The government of Delhi registered a big win in the Supreme Court (SC). The clash between the L-G (Lieutenant Governor) and the CM (Chief Minister) of Delhi bolstered over who would have the administrative power. However, the High Court passed verdict in a favour of L-G formerly. Yet, the Delhi government challenged it again in the Apex Court of India.
It’s better to name the conflict as a battle between the NCT of Delhi and Union of India. The national capital is administered under the legislation specifically scripted for a Union Territory. The AAP-led government raised it voice for assigning the “special status” to the national capital.
Let’s put it simply. The union capital (Delhi) has two constitutional authorities-the CM and the L-G. The former entity is the head of the council of ministers whereas the latter is an appointee of the central government.
The dispute was sparked over the constitutional ambiguity. The elected members found themselves helpless in executing some administrative functions that are in the interest of the democracy. The role of the L-G in India is more than a titular head. It implies that he has a right to act upon the aid and advice of the elected government. In this case, the elected government is of AAP. Therefore, he has to act upon its aid and advice. But, he was not governing in compliance with the elected members of the legislative assembly. Thereby, the administrative tasks hampered. That’s why the conflict raised.
In the nutshell, there were Article 239AA (3) (a), and Article 239AA(4) as a core of the conflict. The former constitution directs that the legislative assembly shall have a power to constitute laws with respect to the matters stated in the State of List or in the concurrent list. It excludes the matters with respect to the entries 1,2, 18 of that list.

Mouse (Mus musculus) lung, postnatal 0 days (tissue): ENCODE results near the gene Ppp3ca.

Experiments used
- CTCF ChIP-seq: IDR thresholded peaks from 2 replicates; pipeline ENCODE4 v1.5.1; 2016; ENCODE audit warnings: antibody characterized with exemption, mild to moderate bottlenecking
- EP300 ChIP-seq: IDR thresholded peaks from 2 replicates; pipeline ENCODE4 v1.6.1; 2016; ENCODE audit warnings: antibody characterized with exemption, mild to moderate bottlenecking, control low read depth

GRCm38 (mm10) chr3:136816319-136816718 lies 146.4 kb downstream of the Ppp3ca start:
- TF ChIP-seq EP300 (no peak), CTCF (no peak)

The law explicitly explains that the L-G shall take aid and advice of the ten percent of the legislative assembly, including the CM. The legislative assembly shall have a right to make laws. The L-G can escalate any matter to the president, if there springs any difference in the opinion of both parties. He would act according to the decision of the president. But, what if that decision remains pending? The Delhi government requires a specification of the timeline for that decision. If, in any case, the decision does not come, it would be L-G’s competency.
The SC has reprimanded the L-G over demarcation of the democracy. It clearly stated that both constitutional authorities should work in its interest. The bench of 5-judge said, both representatives shall have to work under the principles of collective responsibility and accountability. The L-G shall be informed and if needed, he shall be considered for the aid and advice in any matter. But, there shall be no need to seek his concurrence.
All in all, the SC’s judgment demonstrated the win of democracy. It’s a fundamental feature of the Indian constitution. Therefore, both representatives would have to work co-extensively for strengthening the democracy.